A friend of mine on the West Coast posted on my Facebook wall, "OK, I need fashion help. I need to go shopping for my fall [and now winter] wardrobe. Any suggestions?"
Pretty straightforward question except, going through her most recent Facebook photos, I couldn't really pinpoint her style. Definitely wasn't high femme. Definitely wasn't masculine. Not androgynous, not woodsman, not street goth, not dapper. Certainly not hipster, punk, or rock and roll. So, I asked her to describe her current style and she commented back, "Preppy relaxed, if that makes sense...with sporty mixed in." Additional guidelines were (a) she did not want to look too masculine, (b) she wanted clothing for the weekend, not for work, (c) no skirts or dresses, (d) nothing too flashy, and (e) she was willing to wear a heel from time to time (use sparingly). Based on these specifications, I created a Pinterest board with style inspiration for her.
I have to say that creating the Pinterest board was really frustrating as a QPOC. The majority of images that I found to best represent my friendís style were of thin, white bodies, which is similar to the current trend in androgynous fashion. When I entered the terms "sporty," "preppy," "collegiate," "J. Crew," and "Gap" on Pinterest, the search results were of faces and bodies that looked nothing like mine; rather, the images were very homogeneous. I took to Google, but found the same. The lack of brown and curvy bodies was astounding but not surprising, because our bodies are erased from existence in many ways. Take for example the book Take Ivy, a 1965 collection of photographs shot at Ivy League campuses across America. Take Ivy is often considered to be ìthe bible of Ivy League style, even though the book documents a primarily white experience; there was only one black student featured in the entire book. In 2010, Kissi and Gumbs responded to this inadequate representation with their wildly popular Black Ivy fashion editorial. In 2012, dapperQ responded to the lack of queer bodies in both Take Ivy and Black Ivy with our Queer Ivy feature.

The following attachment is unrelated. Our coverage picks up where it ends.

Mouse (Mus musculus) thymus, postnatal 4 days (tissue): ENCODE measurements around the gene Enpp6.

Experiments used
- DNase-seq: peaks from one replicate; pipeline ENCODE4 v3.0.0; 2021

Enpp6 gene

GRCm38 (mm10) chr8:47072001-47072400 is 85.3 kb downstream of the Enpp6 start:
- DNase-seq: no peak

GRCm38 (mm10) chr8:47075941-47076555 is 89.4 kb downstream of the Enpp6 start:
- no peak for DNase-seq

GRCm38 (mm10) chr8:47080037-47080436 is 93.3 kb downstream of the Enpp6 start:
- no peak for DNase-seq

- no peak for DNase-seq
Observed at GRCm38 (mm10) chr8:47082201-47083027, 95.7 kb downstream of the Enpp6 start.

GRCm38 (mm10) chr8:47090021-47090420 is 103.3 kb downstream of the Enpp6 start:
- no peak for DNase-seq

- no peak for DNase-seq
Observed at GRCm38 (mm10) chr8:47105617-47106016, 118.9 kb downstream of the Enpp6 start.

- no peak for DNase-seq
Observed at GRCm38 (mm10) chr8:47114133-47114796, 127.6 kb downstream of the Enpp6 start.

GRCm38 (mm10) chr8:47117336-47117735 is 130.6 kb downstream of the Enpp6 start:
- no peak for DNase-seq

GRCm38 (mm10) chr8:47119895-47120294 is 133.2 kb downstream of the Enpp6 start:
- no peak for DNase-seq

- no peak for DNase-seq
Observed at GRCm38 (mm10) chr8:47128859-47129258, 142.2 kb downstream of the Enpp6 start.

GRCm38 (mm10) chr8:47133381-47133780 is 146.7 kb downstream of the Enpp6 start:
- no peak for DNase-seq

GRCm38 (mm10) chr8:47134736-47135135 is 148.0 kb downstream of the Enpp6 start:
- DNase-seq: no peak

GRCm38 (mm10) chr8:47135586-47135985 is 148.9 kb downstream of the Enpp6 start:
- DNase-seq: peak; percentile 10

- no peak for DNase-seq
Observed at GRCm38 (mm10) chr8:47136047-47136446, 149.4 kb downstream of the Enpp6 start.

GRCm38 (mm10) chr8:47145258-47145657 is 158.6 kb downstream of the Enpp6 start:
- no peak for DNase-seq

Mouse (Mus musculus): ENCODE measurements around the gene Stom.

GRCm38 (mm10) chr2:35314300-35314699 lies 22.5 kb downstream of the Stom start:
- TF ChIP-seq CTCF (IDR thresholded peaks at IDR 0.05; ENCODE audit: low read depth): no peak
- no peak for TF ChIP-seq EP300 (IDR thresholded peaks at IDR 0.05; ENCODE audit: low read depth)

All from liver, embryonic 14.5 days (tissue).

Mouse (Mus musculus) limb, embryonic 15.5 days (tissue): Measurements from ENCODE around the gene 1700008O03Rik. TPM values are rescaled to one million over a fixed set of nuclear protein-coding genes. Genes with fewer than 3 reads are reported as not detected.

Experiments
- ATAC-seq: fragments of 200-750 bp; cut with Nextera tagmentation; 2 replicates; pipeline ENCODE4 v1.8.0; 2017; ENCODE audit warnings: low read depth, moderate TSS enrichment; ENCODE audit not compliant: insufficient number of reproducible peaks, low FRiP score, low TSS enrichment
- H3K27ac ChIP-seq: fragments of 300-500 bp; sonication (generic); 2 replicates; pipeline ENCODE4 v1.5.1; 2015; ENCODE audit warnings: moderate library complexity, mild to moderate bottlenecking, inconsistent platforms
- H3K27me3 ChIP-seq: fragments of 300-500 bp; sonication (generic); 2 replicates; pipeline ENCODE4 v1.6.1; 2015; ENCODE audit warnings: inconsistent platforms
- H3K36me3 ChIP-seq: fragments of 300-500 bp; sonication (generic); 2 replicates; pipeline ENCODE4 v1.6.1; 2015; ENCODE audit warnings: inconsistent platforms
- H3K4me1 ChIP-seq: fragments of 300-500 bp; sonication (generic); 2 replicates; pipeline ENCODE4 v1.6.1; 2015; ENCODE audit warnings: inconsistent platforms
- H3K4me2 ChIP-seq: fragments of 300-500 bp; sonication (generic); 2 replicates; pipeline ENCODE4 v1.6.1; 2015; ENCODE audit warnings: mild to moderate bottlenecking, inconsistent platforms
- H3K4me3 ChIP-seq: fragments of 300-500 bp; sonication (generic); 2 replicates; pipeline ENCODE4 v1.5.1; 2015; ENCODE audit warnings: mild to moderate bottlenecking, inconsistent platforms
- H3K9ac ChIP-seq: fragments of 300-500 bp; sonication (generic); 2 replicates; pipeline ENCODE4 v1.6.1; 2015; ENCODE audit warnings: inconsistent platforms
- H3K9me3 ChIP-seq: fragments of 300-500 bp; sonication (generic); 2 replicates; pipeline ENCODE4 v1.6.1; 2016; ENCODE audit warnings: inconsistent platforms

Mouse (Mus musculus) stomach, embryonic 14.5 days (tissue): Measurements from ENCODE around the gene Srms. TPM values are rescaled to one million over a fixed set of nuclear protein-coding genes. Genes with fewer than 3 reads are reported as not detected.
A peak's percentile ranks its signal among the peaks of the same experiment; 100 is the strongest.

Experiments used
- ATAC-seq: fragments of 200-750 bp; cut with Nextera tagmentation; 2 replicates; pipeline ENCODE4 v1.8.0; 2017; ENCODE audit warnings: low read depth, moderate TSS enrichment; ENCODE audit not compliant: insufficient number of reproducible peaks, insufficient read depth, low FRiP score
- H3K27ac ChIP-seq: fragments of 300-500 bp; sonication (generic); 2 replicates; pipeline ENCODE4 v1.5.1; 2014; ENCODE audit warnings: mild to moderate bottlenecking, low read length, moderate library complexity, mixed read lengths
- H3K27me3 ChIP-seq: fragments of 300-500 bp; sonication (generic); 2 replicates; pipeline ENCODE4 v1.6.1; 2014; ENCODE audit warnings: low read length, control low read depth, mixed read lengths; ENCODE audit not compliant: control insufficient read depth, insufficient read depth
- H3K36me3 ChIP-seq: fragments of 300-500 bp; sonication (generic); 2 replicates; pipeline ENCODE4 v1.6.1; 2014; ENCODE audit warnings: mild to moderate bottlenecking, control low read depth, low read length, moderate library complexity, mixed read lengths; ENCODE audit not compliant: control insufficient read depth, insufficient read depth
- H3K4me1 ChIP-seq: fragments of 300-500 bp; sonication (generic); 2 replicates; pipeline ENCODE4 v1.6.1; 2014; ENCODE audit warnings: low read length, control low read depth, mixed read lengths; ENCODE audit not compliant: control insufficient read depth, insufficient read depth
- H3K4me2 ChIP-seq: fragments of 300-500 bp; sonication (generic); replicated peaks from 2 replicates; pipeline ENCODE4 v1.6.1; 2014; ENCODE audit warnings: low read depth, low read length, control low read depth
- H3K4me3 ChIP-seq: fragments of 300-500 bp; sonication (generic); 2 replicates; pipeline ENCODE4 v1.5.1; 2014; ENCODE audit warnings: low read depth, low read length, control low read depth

Years later, we still have so much work to do. Luckily, we have blogs like Qwear to give us visibility. In the meantime, take a look at some of what I found for my friend (evolving Pinterest board here, keeping in mind the lack of diversity represented in this aesthetic: